Traditional British Baps Recipe

Baps are soft white buns that are excellent for sandwiches, well worth making from scratch.

Overhead shot of two bap sausage sandwiches on a plate

Serious Eats / Sydney Oland

Why It Works

  • Using plain pork sausage with just a few spices allows a bap to shine in a good breakfast sandwich.
  • The tartness from HP sauce and ketchup complements the elegance of the sausage bap.

A bap is, at its simplest, a bread roll. At its more complicated, it is a tender pillow of dough, often made with milk, lard, and butter. A more humble, Scottish version of the brioche. The bap is the ideal bread for a simple meat sandwich. Whether that meat is leftover boiled beef, mutton, bacon, or sausages, the bap takes a simple meat and elevates it to one of the most steadying sandwiches a person could crave. And it's especially good for those mornings when soaking up all of last night's bad decisions is a top priority.

While the bap makes an ideal bread for many sandwiches, I've found them particularly good for breakfast, especially if used to create a sausage bap, which is simply a sliced sausage stuffed inside a bap. What you should look for is a plain pork sausage, nothing too flashy—just some good quality pork well seasoned with a few spices so that the bap itself can shine. When serving sausage baps you should give your guests the option of topping or dipping their baps into HP sauce as well as ketchup. Both of these tart sauces make an ideal partner to the simple elegance of the sausage bap. Those sauces and a pint or two of some sort of dark ale, and whatever regrets you may be feeling will be replaced with the simple pleasure of an excellent sandwich.

October 2012

Recipe Facts

Active: 20 mins
Total: 2 hrs
Serves: 8 baps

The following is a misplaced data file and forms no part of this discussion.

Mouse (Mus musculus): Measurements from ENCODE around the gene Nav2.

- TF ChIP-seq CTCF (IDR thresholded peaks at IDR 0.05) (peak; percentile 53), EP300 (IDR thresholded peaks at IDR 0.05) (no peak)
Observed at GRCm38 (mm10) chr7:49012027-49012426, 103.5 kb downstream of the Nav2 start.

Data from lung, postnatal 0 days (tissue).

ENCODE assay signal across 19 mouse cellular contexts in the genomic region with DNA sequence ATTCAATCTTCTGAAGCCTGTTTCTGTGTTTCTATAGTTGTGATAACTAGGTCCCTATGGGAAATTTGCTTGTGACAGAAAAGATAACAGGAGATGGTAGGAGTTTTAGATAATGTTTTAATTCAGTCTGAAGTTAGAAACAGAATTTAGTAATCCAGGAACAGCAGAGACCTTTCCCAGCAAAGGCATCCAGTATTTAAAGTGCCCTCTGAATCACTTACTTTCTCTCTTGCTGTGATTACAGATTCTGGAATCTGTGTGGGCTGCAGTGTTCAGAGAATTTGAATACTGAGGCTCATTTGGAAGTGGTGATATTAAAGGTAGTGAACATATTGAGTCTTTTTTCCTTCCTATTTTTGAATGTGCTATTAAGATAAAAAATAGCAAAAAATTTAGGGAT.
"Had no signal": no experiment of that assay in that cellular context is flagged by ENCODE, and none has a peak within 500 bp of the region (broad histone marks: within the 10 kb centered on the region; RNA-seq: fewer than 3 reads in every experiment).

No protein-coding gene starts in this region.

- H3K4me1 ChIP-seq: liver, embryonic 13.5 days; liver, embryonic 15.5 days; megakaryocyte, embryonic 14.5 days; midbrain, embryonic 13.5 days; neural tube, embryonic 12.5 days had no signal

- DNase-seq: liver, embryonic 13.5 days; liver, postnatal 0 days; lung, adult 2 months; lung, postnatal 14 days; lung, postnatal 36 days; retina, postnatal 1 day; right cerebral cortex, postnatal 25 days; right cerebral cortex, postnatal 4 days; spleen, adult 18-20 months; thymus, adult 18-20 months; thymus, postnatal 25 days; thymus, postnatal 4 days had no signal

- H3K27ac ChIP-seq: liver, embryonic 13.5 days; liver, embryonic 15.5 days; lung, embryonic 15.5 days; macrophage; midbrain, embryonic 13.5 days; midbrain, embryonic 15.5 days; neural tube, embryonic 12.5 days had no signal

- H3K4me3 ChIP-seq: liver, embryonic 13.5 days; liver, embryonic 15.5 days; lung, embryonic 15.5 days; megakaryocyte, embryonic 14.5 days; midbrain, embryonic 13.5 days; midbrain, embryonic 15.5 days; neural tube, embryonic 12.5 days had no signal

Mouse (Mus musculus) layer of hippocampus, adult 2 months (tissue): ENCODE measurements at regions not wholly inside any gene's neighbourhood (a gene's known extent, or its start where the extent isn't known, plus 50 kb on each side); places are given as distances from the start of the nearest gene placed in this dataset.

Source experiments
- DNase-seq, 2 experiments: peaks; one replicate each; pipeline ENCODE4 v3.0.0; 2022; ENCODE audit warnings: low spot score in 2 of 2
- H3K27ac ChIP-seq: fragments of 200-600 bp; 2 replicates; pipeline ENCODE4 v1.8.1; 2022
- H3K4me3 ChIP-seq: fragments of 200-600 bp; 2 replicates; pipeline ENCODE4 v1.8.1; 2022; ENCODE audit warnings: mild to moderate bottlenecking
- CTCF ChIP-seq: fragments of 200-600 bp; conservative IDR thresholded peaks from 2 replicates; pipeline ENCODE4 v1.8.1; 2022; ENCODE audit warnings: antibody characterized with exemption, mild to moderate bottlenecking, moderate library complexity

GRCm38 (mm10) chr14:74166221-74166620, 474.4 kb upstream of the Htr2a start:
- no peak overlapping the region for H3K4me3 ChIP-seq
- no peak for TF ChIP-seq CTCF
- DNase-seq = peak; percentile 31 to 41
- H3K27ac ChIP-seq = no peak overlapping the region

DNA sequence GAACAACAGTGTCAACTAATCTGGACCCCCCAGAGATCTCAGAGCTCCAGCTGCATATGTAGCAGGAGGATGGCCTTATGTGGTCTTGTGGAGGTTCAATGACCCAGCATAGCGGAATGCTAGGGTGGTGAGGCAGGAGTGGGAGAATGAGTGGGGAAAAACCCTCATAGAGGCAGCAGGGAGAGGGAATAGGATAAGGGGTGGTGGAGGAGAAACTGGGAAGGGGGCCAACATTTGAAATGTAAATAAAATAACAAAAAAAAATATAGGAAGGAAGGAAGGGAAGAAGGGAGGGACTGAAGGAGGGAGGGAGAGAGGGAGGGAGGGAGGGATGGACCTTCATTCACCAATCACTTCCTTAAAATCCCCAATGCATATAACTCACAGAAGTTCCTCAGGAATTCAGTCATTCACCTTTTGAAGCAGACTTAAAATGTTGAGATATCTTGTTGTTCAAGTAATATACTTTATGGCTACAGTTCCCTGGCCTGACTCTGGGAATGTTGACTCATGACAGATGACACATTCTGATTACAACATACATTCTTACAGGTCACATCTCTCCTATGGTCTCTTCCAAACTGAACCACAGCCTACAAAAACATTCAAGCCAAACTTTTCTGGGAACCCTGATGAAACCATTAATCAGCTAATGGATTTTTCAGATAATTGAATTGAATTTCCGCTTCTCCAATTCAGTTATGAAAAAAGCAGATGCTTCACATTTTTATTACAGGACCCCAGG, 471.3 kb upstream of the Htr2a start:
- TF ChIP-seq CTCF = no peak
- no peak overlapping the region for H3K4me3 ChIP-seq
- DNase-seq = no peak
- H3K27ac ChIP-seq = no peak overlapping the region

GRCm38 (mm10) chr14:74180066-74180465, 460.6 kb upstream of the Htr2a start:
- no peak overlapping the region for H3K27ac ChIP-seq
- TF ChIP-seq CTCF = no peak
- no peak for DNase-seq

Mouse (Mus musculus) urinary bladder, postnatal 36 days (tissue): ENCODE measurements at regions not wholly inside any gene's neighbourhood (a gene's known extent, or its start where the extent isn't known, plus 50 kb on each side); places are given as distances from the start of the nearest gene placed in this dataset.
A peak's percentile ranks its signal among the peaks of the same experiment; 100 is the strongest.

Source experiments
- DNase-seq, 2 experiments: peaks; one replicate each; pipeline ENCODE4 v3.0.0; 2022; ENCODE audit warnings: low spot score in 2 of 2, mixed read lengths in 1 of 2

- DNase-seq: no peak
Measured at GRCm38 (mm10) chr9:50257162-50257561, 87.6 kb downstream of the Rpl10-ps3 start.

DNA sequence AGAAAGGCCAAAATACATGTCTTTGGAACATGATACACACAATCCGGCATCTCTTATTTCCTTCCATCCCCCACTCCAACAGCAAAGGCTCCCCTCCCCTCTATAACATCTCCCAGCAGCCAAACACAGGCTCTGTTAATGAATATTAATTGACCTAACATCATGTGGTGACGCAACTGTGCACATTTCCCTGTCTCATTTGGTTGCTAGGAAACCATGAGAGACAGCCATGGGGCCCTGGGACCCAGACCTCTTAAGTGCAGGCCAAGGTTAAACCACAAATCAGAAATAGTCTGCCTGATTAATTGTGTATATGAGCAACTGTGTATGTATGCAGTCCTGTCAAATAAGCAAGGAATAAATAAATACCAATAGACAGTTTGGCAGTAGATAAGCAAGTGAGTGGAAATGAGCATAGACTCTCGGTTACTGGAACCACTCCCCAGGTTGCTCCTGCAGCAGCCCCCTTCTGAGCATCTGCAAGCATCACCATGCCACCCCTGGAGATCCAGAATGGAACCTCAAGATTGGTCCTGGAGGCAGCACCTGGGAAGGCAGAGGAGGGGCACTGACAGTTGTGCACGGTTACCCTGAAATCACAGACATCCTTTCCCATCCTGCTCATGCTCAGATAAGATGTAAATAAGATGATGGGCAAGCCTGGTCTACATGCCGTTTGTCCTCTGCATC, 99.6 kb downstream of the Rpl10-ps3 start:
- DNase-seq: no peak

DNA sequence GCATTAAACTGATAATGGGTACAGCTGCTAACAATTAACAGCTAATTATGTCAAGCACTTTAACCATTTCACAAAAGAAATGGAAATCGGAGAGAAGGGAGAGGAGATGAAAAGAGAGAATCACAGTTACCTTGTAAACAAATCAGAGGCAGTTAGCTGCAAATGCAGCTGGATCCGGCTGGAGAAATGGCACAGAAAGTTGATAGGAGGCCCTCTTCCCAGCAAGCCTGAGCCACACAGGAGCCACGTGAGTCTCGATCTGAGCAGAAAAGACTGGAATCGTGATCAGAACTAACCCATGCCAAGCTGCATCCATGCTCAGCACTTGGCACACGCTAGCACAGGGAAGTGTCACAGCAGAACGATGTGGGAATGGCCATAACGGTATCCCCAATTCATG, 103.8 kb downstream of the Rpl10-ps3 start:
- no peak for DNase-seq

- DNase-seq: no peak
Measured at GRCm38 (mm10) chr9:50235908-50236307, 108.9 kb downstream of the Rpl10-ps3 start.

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  • 2/3 cup plus 1 tablespoon milk, divided

  • 2/3 cup water

  • 2 teaspoons active dry yeast

  • 1/2 teaspoon sugar

  • 2 teaspoons salt

  • 3 cups all-purpose flour, plus extra for dusting

  • Vegetable oil

  • 1 1/2 pounds breakfast sausage links


  1. Place 2/3 cup milk and water in a microwave-safe bowl and microwave for 30 seconds; the mixture should be lukewarm. Sprinkle yeast and sugar over the warmed milk mixture and let sit until frothy, about 3 minutes.

  2. Sift salt with flour into a large bowl. Gently mix the yeast mixture with a fork, then pour over flour; mix with a wooden spoon until dough forms, then knead the dough lightly with your hands. Form the dough into a ball and place into an oiled bowl. Cover with a tea towel and let dough double in size, about 90 minutes.

  3. Adjust oven rack to middle position and preheat to 425°F (220°C). Punch down the dough and divide it into 8 portions. Form these into ovals, and set them on the baking sheet, leaving as much room as possible between them. Cover with plastic wrap, making sure that the wrap is touching the dough to prevent a skin from forming. Let rise for an additional 15 minutes.

  4. Remove plastic wrap, then brush tops and sides of baps with remaining tablespoon milk, and sprinkle with flour. Bake until baps are puffed and golden, about 15 minutes. Remove from oven and allow to cool on a rack. Baps are best the day they are made but can be stored in a plastic bag or covered container at room temperature for up to 2 days. Reheat in a 350°F (180°C) oven for 5 minutes to refresh. Use baps for sandwiches.

Special Equipment

Baking sheet

Nutrition Facts (per serving)
194 Calories
2g Fat
38g Carbs
6g Protein
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Nutrition Facts
Servings: 8
Amount per serving
Calories 194
% Daily Value*
Total Fat 2g 2%
Saturated Fat 0g 2%
Cholesterol 2mg 1%
Sodium 541mg 24%
Total Carbohydrate 38g 14%
Dietary Fiber 2g 6%
Total Sugars 2g
Protein 6g
Vitamin C 0mg 0%
Calcium 35mg 3%
Iron 2mg 12%
Potassium 92mg 2%
*The % Daily Value (DV) tells you how much a nutrient in a food serving contributes to a daily diet. 2,000 calories a day is used for general nutrition advice.
(Nutrition information is calculated using an ingredient database and should be considered an estimate.)